White gay men who held progressive beliefs about racial equality still engaged in primitivist fantasies and offensive talk about the sexual prowess of Black men. Frank O’Hara had numerous sexual liaisons with Black subway clerks and hustlers, and frequently referred to the desirability of the Black men he encountered in letters to his friends.
Another poem he wrote “near the sea” at Fondren’s Fire Island house during the summer of 1958 obliquely referenced these desires. An expression of solidarity with the “French Negro Poets” during the time of the Algerian War, O’Hara’s speaker in this poem envisaged a kind of interracial, intercultural domination, calling to the “spirits of other lands” to not “spare your wrath upon our shores.”
There had not, historically speaking, been many Black visitors to the island’s shores. Like a lot of the city’s queer spots south of Harlem, Cherry Grove was majority white, much more so even than those found in Manhattan’s downtown neighborhoods, which were naturally more integrated because of the urban traffic of overlapping communities. The Grove, on the other hand, was not a place easily found. You needed time, money and inclination.
Nonetheless, with its growing reputation and commercial expansion in the late 1950s, the increasing appearance of nonwhite day-trippers revealed the racist prejudices of some of the older gay and lesbian residents, who were now faced with a choice, much like the one that faced the conservative straights they had once ousted, twenty years earlier, about whether to leave or stay. Many of them retreated further into their cliques and cottages, which were largely concentrated on the western side of the community.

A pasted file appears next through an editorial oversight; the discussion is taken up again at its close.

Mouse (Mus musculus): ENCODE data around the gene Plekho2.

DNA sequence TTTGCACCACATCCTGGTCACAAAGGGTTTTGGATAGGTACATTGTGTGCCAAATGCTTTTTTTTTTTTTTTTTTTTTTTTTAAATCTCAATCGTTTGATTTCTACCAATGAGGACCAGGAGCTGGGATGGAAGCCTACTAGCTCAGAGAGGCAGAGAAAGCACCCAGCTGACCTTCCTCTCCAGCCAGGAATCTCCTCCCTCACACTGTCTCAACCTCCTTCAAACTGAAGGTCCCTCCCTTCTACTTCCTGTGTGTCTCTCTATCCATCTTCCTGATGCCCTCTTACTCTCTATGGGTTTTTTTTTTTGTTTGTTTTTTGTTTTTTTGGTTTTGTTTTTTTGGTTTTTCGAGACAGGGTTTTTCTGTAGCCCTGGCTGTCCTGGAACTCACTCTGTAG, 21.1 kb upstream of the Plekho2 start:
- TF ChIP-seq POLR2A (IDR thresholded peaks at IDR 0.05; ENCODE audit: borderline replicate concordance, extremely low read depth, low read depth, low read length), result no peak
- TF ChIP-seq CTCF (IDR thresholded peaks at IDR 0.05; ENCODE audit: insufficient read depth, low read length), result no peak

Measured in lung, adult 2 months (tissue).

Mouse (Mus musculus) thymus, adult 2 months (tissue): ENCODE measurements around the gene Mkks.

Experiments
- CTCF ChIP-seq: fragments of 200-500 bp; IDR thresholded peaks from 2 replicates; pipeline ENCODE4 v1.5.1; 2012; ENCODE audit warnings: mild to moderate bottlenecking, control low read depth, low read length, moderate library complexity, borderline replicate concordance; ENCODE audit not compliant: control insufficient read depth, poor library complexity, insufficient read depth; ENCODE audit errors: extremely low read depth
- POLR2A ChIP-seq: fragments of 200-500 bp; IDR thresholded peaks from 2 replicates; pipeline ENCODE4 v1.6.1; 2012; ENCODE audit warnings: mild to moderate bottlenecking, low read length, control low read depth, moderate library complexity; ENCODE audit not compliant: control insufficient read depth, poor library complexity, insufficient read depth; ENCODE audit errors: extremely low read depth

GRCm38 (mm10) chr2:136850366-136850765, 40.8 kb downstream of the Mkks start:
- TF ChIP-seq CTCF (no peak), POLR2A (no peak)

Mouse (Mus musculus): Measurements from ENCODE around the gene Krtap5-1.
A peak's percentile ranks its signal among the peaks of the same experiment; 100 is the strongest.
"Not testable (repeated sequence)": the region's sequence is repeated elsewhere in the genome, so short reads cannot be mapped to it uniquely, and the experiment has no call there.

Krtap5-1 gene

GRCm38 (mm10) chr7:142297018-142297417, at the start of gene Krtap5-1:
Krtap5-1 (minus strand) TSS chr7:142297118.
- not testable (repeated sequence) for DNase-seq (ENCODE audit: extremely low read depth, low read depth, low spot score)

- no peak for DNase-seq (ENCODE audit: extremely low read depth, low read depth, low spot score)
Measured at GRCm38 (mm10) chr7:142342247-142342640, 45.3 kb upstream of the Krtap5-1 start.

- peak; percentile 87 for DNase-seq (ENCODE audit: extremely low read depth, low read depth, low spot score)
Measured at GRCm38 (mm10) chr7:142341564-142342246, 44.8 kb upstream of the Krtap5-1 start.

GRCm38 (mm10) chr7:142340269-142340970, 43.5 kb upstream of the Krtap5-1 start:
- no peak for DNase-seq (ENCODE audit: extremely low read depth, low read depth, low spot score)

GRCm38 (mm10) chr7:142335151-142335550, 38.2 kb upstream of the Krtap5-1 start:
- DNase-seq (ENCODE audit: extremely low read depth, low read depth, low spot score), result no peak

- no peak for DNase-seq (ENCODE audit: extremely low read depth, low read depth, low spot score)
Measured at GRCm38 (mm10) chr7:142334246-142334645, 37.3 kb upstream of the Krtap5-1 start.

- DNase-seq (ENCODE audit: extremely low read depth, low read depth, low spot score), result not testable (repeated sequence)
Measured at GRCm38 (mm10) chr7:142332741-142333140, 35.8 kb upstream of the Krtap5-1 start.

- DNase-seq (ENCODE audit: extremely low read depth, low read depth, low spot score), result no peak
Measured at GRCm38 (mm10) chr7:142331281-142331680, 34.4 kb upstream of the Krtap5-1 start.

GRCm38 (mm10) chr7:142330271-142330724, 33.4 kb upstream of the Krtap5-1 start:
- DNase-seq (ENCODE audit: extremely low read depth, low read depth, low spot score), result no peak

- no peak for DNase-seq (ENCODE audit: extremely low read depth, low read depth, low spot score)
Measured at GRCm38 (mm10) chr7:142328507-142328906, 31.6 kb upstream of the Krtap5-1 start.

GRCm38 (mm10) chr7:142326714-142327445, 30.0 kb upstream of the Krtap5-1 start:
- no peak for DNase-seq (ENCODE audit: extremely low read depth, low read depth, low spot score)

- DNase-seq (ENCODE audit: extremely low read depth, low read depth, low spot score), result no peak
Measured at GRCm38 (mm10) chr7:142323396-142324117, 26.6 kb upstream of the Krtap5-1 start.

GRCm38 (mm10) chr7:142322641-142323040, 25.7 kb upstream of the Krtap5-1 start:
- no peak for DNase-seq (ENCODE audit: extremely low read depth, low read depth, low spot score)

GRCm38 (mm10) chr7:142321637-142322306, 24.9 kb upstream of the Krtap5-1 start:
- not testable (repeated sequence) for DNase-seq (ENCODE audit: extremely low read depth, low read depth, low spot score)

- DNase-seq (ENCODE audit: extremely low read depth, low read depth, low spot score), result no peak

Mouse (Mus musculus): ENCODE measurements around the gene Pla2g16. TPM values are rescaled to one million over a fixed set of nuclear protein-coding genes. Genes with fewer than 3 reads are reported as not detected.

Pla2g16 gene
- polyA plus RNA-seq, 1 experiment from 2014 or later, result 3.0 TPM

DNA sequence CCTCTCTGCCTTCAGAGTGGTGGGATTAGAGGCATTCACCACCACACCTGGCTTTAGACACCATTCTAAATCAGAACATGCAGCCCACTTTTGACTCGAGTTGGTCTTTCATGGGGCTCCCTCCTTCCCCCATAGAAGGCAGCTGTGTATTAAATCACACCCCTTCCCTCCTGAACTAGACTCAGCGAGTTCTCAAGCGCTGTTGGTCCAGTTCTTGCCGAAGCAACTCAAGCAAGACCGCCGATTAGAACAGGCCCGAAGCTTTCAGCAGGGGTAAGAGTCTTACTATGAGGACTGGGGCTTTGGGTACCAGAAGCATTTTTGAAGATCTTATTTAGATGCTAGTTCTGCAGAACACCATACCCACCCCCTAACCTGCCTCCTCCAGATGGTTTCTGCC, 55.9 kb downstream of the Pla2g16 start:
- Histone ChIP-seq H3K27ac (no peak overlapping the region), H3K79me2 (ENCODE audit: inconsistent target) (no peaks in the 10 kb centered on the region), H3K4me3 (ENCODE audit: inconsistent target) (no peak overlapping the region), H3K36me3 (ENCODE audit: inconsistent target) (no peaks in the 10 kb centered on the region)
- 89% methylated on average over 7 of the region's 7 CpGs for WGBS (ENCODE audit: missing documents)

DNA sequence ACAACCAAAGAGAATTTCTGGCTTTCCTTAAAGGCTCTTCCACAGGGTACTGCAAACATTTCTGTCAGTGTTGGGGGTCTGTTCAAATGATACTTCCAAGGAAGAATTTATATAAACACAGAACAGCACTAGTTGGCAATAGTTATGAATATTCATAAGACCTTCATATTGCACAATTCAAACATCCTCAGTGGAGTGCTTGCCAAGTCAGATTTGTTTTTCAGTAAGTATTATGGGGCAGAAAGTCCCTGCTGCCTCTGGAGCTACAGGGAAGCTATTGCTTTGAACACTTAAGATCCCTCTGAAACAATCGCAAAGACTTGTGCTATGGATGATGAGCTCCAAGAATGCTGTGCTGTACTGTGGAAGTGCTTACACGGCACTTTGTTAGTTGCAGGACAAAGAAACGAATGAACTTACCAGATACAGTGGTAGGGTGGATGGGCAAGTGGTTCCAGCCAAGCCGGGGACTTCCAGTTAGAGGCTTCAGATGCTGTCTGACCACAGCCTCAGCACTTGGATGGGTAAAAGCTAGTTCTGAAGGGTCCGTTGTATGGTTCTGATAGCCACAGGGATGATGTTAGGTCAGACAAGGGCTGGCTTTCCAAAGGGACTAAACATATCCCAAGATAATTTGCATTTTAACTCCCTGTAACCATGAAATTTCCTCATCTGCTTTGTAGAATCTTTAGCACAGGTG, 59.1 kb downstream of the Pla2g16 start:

But the Grove’s “record of white exclusionism,” Esther Newton writes, “has been no worse than in heterosexual resorts, and probably better than most.” With the exception of a cluster of neighborhoods in Sag Harbor, a small bayside town in the middle of the Hamptons where Black New Yorkers bought up property in the 1940s, many of the vacation communities in the Long Island area were historically white-owned and racially exclusive.
While Black luminaries like Langston Hughes, Lena Horne and Duke Ellington visited Sag Harbor as esteemed guests in the company of their own community, “Grove African-Americans,” Newton suggests, had historically “fit into one of three categories: hotel and restaurant workers, entertainers, or friends/lovers of whites who were renters or property owners.”
Baldwin went to Cherry Grove under his own steam, though it is likely he heard about the resort via the white gay literary circles he moved in. His growing reputation as a writer and public intellectual indeed had much to do with his dexterity in different worlds and among different groups of people. He was both a New York native and a cosmopolitan citizen of Paris and Istanbul, cities he decamped to regularly. He was a literary novelist who counted Henry James and Miles Davis among his influences, and a journalist and orator who spoke out with eloquent rage about the realities of race and oppression in America.